Saturday, December 15, 2007

Shlomo Katz in concert at Aish Kodesh

That's the last time we worry about being late 2 a concert at Aish Kodesh [link]--we got there at just about 8, & here it is 8:25 & the concert shows no signs of beginning.
We're downstairs--not in the sanctuary in which ths video [link] was made. The [room] is divided by a series of long tables, wth th men in front but a perfectly clear view for th women in th back. Interestingly enuf, the w's section is much larger than th m's. Also interestingly, we're among th oldest people here, leading me 2 wonder whethr we've happnd on a majr shidduch scene. Thus far, I count exactly 2 covered heads among th w--& I'm 1 of 'em!

More later--gotta return th pen!

[See translations and explanations at end of post.]

Okay, that was before the concert. I've got a lot more to write--and time to write in full words :)--now that the concert is over and we're back home (via Long Island Railroad and subway) listening to the rain. (Wind gusts of 40 miles per hour are predicted for tomorrow). I also have a computer with which to insert the aforementioned links. More's the pity we were in such a rush to make our train that we forgot the camera. (We didn't think to take any cell-phone photos--I don't think either of us is sufficiently technology-adept to figure out how to upload them to our computer.)

The concert actually started at about 8:40, and the room filled up quite nicely by about 9. (Ah, "Jewish time"--don't ya love it? :) .) The men's section becoming standing-room-only very quickly.

I lasted in the front of the women's section for about two songs--the minute the livelier music started, I was in the back of the room dancing. That actually got a bit interesting. Having observed that my husband was one of the few guys in the room wearing a head covering that wasn't black (a blue and white kippah s'rugah/"knitted" [crocheted] yarmulkeh/skullcap), I was dancing in a manner that was quite constrained, not wishing to offend this crowd that was clearly more religiously-right-wing than we're accustomed to. (See here for my illustrated guide to "the Orthodox dress code.") I'd spotted a curtained area in the women's section, but there originally appeared to be men in there fiddling with wiring, and I thought it might be an improvised backstage or tech area. Fortunately, the next few gals up relieved me of my concerns by schlepping me into the curtained area--is "mechitzaed" a word?--and all of us cut loose. I ended up doing a lot of "free-styling"--in my case, mostly Israeli dance steps in improvised patterns--in the middle of the circle: As a veteran Israeli folk dancer, I can only do what (former?) blogger Dilbert/Noam (I'm still hope he'll revive the Bava Dilbert blog--see link in sidebar) once described as the "yeshiva shuffle" for just so long without getting bored. Nut job that I am, I'm pretty sure I was the oldest dancer in the circle by, for the most part, at least 30 years!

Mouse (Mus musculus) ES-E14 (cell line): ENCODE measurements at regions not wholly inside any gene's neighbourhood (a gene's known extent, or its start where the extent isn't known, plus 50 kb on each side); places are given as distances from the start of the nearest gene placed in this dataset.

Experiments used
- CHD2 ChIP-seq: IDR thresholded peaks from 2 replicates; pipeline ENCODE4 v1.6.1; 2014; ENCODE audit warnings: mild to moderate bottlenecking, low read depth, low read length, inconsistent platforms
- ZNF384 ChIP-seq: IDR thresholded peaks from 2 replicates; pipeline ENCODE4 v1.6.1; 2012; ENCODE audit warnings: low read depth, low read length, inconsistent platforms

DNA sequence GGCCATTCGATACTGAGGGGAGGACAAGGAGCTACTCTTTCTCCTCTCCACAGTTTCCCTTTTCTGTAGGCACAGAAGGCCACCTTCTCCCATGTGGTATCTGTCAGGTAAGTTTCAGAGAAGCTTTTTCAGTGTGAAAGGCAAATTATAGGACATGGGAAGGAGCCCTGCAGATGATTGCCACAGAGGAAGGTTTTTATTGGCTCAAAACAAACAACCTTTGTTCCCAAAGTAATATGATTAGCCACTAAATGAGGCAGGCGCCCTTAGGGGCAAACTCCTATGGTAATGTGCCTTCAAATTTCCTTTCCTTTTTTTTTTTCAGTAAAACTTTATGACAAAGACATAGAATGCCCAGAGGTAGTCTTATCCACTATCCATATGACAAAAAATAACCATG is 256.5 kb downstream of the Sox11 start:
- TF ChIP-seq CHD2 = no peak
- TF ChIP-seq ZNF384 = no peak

A few observations:
  • My husband told me that the men did very little dancing because there was very little room in the men's section. I was quite surprised to see that there was noticeably more room in the women's section than in the men's.
  • The music was wonderful, and Nochi Krohn showed up with guitar in hand to join the band about an hour into the set. Shlomo and the band played songs from U'Sh'muel B'korei Sh'mo and K'Shoshana, as well as plenty of well-known Carlebach tunes. But I can't name you many of the songs that they played. This is the first time I've ever been to a concert at which I spent most of the time behind a curtain, and I realize, in retrospect, that since I couldn't actually see the band much of the time, I wasn't paying as much attention to them as I normally would at a live performance. Under what to me are normal circumstances, I find watching the musicians play almost as much fun as dancing. Under the circumstances that I encountered at this concert, it was almost as if I were dancing to a recording (but a darned good one!). Black-hat affairs do have their drawbacks.
That said, I had a wonderful time, as did the Punster.

And no, it wasn't my imagination that the guy selling CDs at the door who lent me the pen looked familiar--he was, indeed, MOChassid/Azriel (Elliot) Ganz!

shidduch: marital match-making

"covered heads among th w": Many Orthodox Jews consider it obligatory for married women to cover at least part of their hair, so the dearth of head coverings (hats, tichlach/scarves, sheitlach/wigs, snoods) among the women indicated that most of the women were single. Apparently, I danced my head off as well as my feet--imagine my surprise when I discovered that I'd lost a decorative button from my hat despite the fact that the button had been attached with a rivet!


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